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Cookson wants to improve education by raising teachers’ salaries and more

JEFFERSON CITY, Mo. – State Rep. Steve Cookson, a former superintendent from Ripley County, filed 5 bills before leaving the Capitol last week, all addressing education.

“I believe our greatest investment is in our children,” Cookson, a Republican, said. “The closer we can invest our resources in our children, the better product we receive in the classroom. I believe these bills will focus.the attention back at the students.”

The first bill, HB 957, would make the minimum salary for a teacher $30,000 per year – up $6,000 from the current minimum –  which would substantially raise the average salary and Missouri’s national ranking.

Currently, Missouri teachers starting out teachers are the third least paid in the nation, with a starting salary of $30,064 on average. Montana and South Dakota are the only two other states that pay their new teachers less at $27,274 and $29,851, respectively. Considering all teachers, Missouri ranks 11th from the bottom and $10,000 less than the national average.

Cookson on the House floor
Cookson on the House floor

A second bill was filed relating to education salaries – this time addressing superintendent salaries. Cookson explained to The Missouri Times that the bill would make it so that a school district’s superintendent cannot make more than four times the salary and benefits than an entry level teacher in the same district.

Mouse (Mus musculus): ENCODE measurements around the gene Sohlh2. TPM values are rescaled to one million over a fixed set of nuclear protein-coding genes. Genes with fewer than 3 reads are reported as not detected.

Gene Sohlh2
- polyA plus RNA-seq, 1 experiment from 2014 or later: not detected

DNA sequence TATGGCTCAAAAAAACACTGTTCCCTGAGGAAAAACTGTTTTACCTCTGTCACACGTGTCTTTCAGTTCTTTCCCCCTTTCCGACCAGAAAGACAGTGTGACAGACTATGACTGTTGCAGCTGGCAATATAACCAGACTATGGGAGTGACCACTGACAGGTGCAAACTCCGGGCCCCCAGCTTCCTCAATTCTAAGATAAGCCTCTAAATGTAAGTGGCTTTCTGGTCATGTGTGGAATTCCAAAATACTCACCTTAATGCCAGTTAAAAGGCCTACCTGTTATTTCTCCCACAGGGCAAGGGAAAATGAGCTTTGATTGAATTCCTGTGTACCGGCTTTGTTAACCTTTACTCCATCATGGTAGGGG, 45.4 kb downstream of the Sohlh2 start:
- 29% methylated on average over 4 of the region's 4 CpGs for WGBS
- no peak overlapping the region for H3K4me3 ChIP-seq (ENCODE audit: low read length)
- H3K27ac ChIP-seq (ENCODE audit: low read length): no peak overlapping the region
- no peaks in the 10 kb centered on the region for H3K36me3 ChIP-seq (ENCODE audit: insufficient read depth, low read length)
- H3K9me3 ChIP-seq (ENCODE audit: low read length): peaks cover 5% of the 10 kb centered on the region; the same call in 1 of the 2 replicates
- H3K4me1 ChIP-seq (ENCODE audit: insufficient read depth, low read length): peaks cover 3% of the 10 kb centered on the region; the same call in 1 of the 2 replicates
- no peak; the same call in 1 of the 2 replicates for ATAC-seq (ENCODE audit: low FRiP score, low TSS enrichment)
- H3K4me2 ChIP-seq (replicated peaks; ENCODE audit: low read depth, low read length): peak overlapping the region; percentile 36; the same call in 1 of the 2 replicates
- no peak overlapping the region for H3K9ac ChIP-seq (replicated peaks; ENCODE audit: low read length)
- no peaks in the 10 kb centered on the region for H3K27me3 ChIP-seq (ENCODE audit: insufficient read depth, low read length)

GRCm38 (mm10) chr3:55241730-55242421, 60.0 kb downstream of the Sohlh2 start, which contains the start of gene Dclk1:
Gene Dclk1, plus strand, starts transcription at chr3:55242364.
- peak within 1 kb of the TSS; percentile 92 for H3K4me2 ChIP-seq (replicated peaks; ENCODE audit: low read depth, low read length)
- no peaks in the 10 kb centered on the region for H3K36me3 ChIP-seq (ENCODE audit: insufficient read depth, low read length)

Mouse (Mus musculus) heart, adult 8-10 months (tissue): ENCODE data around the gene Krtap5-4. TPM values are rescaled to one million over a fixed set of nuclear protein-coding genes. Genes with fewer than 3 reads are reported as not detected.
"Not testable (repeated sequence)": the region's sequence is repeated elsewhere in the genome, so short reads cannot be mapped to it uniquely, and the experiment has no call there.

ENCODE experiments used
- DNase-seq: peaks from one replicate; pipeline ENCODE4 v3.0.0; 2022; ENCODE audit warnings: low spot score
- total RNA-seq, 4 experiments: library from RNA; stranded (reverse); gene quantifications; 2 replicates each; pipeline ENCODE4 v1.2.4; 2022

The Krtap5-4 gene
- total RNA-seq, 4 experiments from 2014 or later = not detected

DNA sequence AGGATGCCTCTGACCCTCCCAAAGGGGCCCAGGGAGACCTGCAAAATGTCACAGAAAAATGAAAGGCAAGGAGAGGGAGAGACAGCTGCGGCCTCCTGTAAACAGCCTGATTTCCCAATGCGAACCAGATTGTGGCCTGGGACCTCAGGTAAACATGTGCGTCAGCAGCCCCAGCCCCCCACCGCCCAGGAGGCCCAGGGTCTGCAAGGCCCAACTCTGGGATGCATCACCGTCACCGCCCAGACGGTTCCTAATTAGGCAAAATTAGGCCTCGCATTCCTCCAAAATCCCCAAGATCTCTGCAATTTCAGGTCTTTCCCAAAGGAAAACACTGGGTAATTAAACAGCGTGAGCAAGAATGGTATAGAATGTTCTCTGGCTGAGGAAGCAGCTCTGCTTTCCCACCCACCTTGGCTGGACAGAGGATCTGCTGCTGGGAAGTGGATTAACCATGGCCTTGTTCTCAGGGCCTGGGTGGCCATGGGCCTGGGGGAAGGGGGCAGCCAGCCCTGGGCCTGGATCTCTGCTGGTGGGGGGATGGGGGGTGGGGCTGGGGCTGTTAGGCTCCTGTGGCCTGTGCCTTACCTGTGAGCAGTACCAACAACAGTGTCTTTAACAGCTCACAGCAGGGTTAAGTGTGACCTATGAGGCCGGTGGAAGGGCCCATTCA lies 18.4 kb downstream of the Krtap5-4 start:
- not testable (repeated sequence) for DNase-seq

A third bill would limit Career Ladder programs for educators to accredited school districts. Career Ladder is a popular program, as well as the longest-lived performance pay program in the country. The program allows for salary supplements, not including student performance, for additional work such as providing enhanced student learning experiences, offering remedial assistance to students, or engaging in professional development.

Cookson said that limiting the scope of the program redirects the attention away from failing school districts to applauding successful districts.

“We can’t overlook those that are successful,” he said.

More than 300 school districts and 17,000 teachers participated in the program in 2006.

The fourth bill would only allow school boards to act legally within public school board meetings. Though school boards operate under that assumption, Cookson said, it is time to make it the law.

“Everyone assumes and has been practicing,” Cookson said. “Occasionally school districts are hindered by a rogue individual on a school board.”

The fifth education related bill would impose penalties against parents or guardians of children who are not enrolled in school or who are habitually absent without excuse, habitually absent being more than 10%. As a penalty in Cookson’s bill, public benefits could be revoked for parents with habitually absent children.

“I believe it is a parental responsibility and right to see that their child has the best opportunity,” Cookson said. “That includes include an investment on [the parents’] part. … I want to give truancy courts another tool to ensure students are being properly educated.”

Cookson represents Wayne, Ripley, Butler, and Carter Counties in the Missouri House of Representatives.